The addict within

Blog Post created by chuck-2-20-2011 on Mar 4, 2017

Sometimes when we start that journey to freedom, it’s easy to forget how we got there. Those times when our rational thinking is turned upside down. When nothing seems to make sense.


It’s the nature of beating an addiction. It all starts with a single thought. A crack in the wall we built between our rational world and addiction. I remember the day when I stuck my finger into that crack, trying to widen it so I could see what’s on the other side of addiction.


I found it to be a silly thought at first, before I actually believed it could be a possibility. A future that I could create for myself that’s different from the one I’d been living. The more I thought about it, the more the fear manifested itself. I was terrified by the time I decided to make my dream a reality.


It’s this fear that holds so many up from taking that first step on the path to freedom, I think. I changed my quit date several times, trying to find the perfect moment to quit. I managed to keep sight of the actual dream each time I changed that date.

At last I knew, as so many here would tell me, that there is never going to be a perfect day to quit, and so I at last allowed myself to take the plunge! When I did, I was ready. I felt no fear as I took that first step.


But it was like I’d awakened something inside of me. Something ugly and powerful. Something that brought doubt into my world. Something that was telling me that quitting is insanity! How could I have ever believed that I was ready for this?


Somehow, I fought through that first day, the constant argument screaming at me to end this madness and light up that cigarette. That a single cigarette could return me from the madness that I’d created with my decision to quit. What was I thinking?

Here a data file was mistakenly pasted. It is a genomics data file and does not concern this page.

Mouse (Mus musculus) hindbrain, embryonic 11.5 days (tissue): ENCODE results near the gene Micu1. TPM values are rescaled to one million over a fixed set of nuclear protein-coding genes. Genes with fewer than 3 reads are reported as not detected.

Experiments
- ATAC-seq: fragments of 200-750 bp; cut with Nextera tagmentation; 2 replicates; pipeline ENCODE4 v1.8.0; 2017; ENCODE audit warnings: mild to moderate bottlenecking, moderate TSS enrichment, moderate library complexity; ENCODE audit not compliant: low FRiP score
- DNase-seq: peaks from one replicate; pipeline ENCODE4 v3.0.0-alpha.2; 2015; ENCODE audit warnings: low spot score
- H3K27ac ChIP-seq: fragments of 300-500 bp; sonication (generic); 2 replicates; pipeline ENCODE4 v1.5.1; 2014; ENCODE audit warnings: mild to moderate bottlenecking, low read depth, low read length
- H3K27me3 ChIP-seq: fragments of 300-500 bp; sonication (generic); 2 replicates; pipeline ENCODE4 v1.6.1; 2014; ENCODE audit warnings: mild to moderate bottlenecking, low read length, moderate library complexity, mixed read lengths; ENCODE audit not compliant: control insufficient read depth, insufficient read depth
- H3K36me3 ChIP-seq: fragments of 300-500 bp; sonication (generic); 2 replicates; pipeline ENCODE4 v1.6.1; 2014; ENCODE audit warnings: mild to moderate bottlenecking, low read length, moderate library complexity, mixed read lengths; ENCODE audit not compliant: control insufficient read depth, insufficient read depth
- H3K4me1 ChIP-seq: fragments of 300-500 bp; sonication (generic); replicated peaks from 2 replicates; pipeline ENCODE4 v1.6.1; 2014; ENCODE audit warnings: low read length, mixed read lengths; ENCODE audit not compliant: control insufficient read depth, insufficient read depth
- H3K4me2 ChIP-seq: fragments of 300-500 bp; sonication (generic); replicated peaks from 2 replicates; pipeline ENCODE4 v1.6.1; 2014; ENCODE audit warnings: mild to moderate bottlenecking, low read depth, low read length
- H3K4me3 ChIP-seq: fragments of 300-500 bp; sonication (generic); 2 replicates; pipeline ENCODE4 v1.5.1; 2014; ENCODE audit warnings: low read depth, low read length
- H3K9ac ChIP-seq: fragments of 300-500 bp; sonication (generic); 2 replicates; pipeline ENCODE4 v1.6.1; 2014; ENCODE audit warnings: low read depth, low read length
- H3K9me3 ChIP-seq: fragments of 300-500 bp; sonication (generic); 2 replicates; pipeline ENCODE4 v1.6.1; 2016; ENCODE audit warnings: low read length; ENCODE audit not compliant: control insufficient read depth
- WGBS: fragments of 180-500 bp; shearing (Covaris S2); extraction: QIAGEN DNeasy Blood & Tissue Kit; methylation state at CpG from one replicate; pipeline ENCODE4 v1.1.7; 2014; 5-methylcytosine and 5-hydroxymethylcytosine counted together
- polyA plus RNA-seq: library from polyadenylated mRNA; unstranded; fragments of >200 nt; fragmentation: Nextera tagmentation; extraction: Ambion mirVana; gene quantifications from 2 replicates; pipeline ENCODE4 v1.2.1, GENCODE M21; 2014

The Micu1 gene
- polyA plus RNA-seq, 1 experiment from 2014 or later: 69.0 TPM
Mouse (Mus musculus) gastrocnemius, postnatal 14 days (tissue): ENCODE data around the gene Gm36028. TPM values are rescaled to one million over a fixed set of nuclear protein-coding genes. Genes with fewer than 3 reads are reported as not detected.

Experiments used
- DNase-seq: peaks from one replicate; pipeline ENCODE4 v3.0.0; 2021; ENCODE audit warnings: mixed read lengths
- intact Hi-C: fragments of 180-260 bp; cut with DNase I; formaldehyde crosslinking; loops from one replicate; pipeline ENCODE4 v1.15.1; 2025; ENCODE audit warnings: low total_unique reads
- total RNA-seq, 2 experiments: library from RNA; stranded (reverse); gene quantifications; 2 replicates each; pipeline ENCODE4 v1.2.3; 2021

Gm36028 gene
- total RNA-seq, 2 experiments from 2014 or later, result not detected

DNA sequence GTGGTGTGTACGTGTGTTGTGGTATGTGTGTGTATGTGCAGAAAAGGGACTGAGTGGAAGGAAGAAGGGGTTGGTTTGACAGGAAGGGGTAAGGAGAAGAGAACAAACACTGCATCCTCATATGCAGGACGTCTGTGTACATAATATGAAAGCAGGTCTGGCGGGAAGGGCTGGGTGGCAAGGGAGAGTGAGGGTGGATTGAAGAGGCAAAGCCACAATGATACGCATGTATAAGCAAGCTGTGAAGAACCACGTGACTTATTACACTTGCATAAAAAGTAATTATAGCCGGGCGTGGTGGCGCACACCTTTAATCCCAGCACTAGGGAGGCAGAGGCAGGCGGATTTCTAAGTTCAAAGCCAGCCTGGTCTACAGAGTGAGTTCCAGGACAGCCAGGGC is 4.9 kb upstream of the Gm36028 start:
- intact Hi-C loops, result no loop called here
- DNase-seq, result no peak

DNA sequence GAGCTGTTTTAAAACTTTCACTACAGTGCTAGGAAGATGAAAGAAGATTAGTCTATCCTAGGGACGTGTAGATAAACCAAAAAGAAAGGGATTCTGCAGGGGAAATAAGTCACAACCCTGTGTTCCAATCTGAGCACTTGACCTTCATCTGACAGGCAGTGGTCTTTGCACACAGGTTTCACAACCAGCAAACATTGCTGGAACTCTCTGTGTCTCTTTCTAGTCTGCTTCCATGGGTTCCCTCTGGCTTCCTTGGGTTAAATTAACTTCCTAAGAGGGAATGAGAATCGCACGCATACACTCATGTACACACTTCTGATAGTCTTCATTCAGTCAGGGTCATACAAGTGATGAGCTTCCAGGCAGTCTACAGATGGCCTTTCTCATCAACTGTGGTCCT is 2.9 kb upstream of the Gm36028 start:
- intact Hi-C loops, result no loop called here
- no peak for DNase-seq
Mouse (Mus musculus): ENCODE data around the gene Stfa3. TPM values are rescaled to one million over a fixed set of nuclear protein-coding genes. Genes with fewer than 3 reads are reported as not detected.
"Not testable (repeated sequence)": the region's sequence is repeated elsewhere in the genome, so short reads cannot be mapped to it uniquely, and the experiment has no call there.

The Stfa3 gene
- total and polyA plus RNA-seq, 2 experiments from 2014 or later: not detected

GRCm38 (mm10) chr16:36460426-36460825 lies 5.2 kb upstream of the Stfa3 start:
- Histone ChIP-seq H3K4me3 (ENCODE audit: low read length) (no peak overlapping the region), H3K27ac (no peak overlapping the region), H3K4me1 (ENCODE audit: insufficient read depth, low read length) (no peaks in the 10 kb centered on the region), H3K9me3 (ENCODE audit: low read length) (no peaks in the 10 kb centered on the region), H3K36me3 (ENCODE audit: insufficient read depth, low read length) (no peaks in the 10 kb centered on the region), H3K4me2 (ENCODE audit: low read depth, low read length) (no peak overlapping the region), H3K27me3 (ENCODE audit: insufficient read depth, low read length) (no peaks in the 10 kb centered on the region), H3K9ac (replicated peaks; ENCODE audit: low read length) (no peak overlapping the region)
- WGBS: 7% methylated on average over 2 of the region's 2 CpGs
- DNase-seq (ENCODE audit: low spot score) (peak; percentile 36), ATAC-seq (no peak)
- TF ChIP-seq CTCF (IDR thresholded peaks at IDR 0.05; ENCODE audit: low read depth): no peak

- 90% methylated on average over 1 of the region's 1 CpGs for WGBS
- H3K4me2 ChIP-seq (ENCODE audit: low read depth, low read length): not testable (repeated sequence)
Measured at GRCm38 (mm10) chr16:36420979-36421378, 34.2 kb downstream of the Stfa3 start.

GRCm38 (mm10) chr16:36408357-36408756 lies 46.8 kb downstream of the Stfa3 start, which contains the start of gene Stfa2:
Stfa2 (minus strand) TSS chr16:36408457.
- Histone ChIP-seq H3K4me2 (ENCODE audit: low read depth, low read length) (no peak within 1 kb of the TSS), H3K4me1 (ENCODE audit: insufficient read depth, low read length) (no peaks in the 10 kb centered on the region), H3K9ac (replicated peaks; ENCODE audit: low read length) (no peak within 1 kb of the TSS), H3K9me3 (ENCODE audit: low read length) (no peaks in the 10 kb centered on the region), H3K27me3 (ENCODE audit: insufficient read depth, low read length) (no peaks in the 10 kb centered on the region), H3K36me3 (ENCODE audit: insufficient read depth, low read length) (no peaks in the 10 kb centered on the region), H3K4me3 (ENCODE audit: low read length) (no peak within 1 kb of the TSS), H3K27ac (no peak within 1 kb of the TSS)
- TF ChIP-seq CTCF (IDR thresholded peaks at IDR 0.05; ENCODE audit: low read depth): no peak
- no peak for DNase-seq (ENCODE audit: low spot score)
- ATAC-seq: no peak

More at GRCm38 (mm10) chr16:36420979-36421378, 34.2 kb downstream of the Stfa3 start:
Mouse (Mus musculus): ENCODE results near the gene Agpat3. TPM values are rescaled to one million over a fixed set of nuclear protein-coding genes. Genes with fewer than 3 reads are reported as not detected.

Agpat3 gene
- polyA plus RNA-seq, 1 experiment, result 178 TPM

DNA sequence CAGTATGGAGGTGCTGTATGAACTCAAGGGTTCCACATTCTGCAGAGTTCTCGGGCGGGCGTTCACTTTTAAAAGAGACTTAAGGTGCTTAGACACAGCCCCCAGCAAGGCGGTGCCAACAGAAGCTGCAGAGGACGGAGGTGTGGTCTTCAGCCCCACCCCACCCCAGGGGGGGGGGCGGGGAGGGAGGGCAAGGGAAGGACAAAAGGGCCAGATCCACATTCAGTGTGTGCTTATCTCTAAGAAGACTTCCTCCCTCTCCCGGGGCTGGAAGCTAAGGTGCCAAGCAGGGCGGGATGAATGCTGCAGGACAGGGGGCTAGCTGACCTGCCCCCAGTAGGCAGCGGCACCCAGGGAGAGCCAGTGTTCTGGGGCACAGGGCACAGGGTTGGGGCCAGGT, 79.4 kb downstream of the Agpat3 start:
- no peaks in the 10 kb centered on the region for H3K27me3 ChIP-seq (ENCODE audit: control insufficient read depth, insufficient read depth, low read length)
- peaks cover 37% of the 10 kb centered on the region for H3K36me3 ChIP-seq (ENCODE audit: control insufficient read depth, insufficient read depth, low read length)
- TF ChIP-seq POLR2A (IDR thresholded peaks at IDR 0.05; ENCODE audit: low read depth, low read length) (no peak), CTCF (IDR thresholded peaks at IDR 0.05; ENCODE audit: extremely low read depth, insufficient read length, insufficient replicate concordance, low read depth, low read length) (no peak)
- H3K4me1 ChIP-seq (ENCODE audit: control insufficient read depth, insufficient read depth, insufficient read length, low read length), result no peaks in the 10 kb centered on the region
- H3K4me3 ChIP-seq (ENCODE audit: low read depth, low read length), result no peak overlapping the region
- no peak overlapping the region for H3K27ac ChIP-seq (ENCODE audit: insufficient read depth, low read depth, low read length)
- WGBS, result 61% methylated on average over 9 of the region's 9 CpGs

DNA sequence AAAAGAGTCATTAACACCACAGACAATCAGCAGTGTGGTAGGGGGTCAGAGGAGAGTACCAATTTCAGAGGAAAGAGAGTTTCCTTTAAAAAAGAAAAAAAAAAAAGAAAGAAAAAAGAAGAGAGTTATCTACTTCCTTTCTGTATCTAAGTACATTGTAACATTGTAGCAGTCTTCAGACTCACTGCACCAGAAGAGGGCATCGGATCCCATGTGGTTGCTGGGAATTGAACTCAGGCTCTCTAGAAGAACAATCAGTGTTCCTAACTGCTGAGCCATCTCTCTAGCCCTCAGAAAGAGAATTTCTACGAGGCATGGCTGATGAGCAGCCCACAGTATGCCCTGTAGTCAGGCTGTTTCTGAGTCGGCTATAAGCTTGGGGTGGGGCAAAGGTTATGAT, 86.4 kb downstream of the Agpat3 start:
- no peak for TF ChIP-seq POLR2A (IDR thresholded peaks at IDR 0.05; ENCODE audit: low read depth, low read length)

Still, that evening I felt a little better. I was using the patch and believed that somehow this was giving me what I needed to keep some semblance of sanity. As I began to doze off for the night, little jolts kept running through me. I grabbed onto one of those jolts and realized that there was something there. That my mind was trying to grasp something in this crazy world that I’d created.


This was when I first created the concept of the addict within, I think. It was a small thought at first that seemed to grow within me as I slept. The next morning I woke up and I have to admit that the first thing I thought of was putting on a fresh patch, since I’d chosen not to wear them at night.


Once that was done and I settled down for my coffee, the endless background voice started up in my head once again. I saw it as the dark and evil entity that it is in my mind’s eye. I visualized myself standing up to it, even as I felt the fear of doing it. I told it that it would not win and I pictured it laughing at me. Funny how a mental image can give a person strength. The laughter of my enemy, the addict within gave me a boost of resolve.


I decided right then to get to know this creature that was tormenting me. To understand what it wanted and by knowing that, how to calm it. Of course what it wanted was a cigarette, but I knew I wasn’t going to do that so I simply yelled at it to shut up. It didn’t, but somehow I felt better. In my mind I had identified my enemy. I had found where the constant chatter came from and I now had a name for it. The addict within.


To make a long story short, I took the time to learn all about the addict within in the only way we can. Through experience. When I’d feel a crave trying to sneak up on me I’d think, “Oh no you don’t!” and somehow, this would help to calm me.


When the voices of the divided mind started, I’d tell my addiction to shut up! Of course it generally didn’t but it made me feel better to be able to attack my addiction and it helped me to remember that I was an addict and as such my addict within and myself were going to work together to end this issue.


By focusing on the addiction, I began to understand it. And with understanding comes peace. When my mind began arguing with itself, I smiled and told the addict within to calm down. Eventually the addict within did calm down. The voices became quieter and quieter until they simply disappeared from me entirely.


It’s a tough road to travel when we quit, and we all have to find our own best way to do it but in the end, we learn so much about ourselves. In the end, we feel peace. In the end we just feel so free!!


Always look ahead to where your freedom lies. Look at it as a destination. Stick to your travel plans and in the end you too will be free!! Oh, so wonderfully free!!